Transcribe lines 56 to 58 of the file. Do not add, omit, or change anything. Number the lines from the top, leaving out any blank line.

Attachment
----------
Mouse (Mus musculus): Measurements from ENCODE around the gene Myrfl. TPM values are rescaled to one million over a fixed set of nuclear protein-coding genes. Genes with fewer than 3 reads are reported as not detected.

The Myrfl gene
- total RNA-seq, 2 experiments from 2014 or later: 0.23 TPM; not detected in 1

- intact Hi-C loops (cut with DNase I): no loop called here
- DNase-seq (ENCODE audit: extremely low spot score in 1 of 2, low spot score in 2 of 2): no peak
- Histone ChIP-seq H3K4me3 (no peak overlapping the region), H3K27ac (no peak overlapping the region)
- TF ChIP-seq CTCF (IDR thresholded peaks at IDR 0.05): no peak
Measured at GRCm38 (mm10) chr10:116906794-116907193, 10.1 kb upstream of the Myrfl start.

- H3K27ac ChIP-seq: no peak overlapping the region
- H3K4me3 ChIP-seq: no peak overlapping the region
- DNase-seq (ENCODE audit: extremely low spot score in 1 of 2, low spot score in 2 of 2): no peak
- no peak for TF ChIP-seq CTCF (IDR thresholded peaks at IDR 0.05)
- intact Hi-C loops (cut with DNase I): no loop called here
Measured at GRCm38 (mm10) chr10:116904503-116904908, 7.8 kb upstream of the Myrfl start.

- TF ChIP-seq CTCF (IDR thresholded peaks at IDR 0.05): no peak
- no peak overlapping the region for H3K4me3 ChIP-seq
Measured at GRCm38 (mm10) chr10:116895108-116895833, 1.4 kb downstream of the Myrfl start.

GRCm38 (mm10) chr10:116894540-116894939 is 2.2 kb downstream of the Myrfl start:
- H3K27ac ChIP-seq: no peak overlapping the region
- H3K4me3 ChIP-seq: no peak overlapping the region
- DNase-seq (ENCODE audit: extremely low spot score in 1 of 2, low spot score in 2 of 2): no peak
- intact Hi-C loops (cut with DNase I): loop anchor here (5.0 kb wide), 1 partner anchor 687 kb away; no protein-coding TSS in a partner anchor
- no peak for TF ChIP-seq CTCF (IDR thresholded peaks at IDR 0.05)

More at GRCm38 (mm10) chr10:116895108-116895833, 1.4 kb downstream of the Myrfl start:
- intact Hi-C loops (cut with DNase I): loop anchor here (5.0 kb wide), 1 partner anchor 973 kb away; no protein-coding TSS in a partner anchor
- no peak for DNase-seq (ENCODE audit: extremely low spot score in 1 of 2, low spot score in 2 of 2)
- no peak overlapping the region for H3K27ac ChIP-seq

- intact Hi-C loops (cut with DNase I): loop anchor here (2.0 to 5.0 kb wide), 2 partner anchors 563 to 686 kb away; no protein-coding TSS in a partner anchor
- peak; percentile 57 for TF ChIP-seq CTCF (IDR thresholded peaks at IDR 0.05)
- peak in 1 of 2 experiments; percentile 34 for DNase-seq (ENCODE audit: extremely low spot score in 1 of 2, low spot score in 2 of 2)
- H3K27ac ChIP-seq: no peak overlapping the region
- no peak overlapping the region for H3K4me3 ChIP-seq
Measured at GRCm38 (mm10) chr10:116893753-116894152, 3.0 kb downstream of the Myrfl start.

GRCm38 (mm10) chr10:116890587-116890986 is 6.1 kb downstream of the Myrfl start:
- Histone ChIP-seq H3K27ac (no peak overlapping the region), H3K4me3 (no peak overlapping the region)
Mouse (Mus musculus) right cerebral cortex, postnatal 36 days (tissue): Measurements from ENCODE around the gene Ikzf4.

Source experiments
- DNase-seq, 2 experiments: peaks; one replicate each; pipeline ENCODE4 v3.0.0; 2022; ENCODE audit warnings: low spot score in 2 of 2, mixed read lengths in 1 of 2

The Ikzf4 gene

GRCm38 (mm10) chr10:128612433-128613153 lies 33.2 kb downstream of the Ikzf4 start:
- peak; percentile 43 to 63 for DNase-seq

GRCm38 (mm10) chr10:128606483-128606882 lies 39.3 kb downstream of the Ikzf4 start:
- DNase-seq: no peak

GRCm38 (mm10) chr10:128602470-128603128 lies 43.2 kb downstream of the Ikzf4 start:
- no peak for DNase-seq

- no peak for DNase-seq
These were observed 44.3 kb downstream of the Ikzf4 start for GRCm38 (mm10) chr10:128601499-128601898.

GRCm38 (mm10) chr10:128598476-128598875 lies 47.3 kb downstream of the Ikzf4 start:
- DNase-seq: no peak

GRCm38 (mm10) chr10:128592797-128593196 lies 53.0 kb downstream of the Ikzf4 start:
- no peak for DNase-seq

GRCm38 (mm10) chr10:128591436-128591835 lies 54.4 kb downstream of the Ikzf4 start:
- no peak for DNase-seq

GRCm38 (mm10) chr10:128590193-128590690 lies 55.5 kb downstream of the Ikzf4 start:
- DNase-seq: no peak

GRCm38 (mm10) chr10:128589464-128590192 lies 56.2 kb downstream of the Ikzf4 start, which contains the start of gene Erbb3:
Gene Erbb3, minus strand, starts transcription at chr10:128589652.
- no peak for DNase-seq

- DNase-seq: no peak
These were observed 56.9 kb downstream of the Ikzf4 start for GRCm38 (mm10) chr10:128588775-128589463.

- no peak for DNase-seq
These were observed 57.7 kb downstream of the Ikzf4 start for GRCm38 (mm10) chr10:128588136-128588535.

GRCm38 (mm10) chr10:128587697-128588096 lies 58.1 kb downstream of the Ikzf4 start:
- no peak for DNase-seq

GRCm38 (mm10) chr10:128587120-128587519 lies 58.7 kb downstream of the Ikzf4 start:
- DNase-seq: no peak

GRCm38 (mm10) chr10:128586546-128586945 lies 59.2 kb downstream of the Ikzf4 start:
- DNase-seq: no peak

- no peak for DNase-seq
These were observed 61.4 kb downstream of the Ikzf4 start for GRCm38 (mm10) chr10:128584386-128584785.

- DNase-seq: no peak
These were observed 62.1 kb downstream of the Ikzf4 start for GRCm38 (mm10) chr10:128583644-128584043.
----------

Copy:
GRCm38 (mm10) chr10:128589464-128590192 lies 56.2 kb downstream of the Ikzf4 start, which contains the start of gene Erbb3:
Gene Erbb3, minus strand, starts transcription at chr10:128589652.
- no peak for DNase-seq